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Europe, when you think about it, is a pretty small place. Jump on a plane in London and you can be all the way across the continent, in big old Russia, within just a few hours. And for not much cash.

 Where, however, is the fun in that? Where are the random meetings, the weird meals and the lost in translation moments that come from taking the road less travelled by bus, boat or train? There aren’t many places in Europe still untouched by mass tourism, but most that do still exist are out east.

It’s more than 20 years since the fall of Communism, but the former Soviet states are still relatively cheap and undiscovered, plus safe and easy to get around. Sure, many cities get swamped with no frills flying weekenders, but escape the bright lights and you’re not likely to hear much English.

One route characterised by its medieval castles, stunning old towns and vodka-swilling locals is one we like to call the Baltic Bear, starting in Prague before heading north-east, all the way to St Petersburg.

Czech Republic

The lowdown: Fairytale-like and atmospheric, the Czech Republic is simply gorgeous. From Disney-esque castles to cobblestone villages and lush forests, it has only been a country since 1993, but offers a timeless experience for visitors. No longer quite as cheap as back in the day, Prague, or Praha as the locals know it, is only gaining in popularity.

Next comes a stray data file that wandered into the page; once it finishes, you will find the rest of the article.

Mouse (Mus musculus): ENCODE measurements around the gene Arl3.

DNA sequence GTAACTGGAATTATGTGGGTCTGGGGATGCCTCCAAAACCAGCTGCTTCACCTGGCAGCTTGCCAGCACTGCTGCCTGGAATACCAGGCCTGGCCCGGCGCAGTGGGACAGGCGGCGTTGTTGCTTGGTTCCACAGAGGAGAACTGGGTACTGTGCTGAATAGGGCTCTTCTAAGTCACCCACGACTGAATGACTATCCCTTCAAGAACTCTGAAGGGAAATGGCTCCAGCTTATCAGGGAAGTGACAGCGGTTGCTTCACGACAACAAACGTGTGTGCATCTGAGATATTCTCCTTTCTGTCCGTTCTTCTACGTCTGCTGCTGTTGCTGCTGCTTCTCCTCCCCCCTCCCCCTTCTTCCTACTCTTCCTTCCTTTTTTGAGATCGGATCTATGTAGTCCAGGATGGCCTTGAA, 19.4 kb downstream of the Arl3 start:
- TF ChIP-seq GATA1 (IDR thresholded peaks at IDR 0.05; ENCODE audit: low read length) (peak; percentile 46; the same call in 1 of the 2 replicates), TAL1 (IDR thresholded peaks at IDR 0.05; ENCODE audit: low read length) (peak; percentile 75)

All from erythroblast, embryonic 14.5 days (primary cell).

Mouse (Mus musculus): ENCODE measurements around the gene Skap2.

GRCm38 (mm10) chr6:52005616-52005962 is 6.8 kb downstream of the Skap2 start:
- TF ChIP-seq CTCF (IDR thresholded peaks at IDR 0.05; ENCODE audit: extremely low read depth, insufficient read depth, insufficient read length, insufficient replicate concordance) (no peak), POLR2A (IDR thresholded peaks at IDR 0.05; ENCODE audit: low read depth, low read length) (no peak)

The Czech capital escaped virtually undamaged from World War II and then avoided redevelopment due to its extended era as a communist country. Plus, you can get there for as little as £26 from Luton with Wizz Air.

Highlights: Don’t miss the Old Town Square and one of Europe’s weirdest clocks, the Orloj, or astronomical clock, which puts on a little show every hour. Prague Castle, meanwhile, dates from the 9th century and is seriously massive and stunning.

Then there’s the Charles Bridge, so beautiful you almost won’t believe it’s real, especially before the 10am tourist rush. Finally, don’t miss a poignant reminder of times past by seeing Europe’s best-preserved old Jewish ghetto. The Nazis chose not to destroy it, plus its six synagogues and cemetery, because they wanted to turn it into a museum of extinct races.

Moving on: Jump on the overnight train to Krakow, Poland. The eight-hour trip costs from £38.

Time warp: Krakow's main market square


The lowdown: With historic cities, snow-topped mountains and even a beach or two, Poland is one of Europe’s most underrated countries, as well as one of the biggest.

Highlights: Start in “cultural capital” Krakow, widely considered the Poles’ most beautiful city. While there, make a visit to Auschwitz to tour the remains and museum of the largest Nazi concentration camp in Europe. Even history haters will find it a day impossible to forget.

Using Poland’s reliable trains, then consider heading straight north to Gdansk (eight hours, £30), where the historical centre has countless ancient monuments, the largest European medieval marketplace and plenty of magical pubs and cafes. It’s also the top choice for a seaside town.

While there, mission out to Malbork Castle, the world’s biggest surviving medieval castle. And don’t forget to try the vodka – Poland, after all, is the spirit’s birthplace, so maybe don’t challenge the locals to a drinking contest.

Moving on: After checking out Polish capital Warsaw for a bit, grab a bus to Vilnius (seven hours, £15), or you could fly from £67 with Air Baltic.


East side story: Explore Eastern Europe by travelling arm-in-arm with the 'Baltic Bear'
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